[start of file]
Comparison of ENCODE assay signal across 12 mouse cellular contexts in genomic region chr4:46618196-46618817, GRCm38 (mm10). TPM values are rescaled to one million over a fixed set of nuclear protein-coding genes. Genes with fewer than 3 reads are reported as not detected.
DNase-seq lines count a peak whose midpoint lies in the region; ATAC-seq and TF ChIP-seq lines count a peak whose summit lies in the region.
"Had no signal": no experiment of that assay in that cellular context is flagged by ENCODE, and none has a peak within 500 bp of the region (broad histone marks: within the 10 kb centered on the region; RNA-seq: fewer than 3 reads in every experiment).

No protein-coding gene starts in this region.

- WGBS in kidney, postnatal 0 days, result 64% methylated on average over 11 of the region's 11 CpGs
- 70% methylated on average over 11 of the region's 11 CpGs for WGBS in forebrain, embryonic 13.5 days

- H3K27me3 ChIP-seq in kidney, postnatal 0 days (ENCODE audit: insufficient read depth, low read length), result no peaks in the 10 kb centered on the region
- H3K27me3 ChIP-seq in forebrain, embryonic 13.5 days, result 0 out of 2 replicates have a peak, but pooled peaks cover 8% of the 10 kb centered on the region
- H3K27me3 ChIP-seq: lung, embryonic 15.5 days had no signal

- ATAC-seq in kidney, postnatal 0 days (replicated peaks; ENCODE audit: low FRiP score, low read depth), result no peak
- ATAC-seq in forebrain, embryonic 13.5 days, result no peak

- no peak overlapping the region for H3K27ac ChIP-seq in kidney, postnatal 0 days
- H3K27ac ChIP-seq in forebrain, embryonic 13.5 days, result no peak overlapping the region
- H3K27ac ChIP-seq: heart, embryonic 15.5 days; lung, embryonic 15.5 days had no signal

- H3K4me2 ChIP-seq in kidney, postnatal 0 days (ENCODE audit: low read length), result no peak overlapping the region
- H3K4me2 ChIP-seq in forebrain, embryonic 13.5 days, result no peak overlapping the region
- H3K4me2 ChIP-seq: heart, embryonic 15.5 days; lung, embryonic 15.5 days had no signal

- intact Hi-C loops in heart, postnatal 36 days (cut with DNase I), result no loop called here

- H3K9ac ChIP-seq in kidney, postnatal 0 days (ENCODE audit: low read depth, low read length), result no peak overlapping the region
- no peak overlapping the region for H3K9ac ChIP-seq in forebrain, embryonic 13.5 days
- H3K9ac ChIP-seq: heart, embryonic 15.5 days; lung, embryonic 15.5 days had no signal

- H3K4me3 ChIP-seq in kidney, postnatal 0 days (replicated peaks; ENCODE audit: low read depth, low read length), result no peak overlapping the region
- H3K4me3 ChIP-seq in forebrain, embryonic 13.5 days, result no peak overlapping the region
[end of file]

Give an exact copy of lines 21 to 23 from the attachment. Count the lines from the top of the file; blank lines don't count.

- H3K9ac ChIP-seq: heart, embryonic 15.5 days; lung, embryonic 15.5 days had no signal

- H3K4me3 ChIP-seq in kidney, postnatal 0 days (replicated peaks; ENCODE audit: low read depth, low read length), result no peak overlapping the region
- H3K4me3 ChIP-seq in forebrain, embryonic 13.5 days, result no peak overlapping the region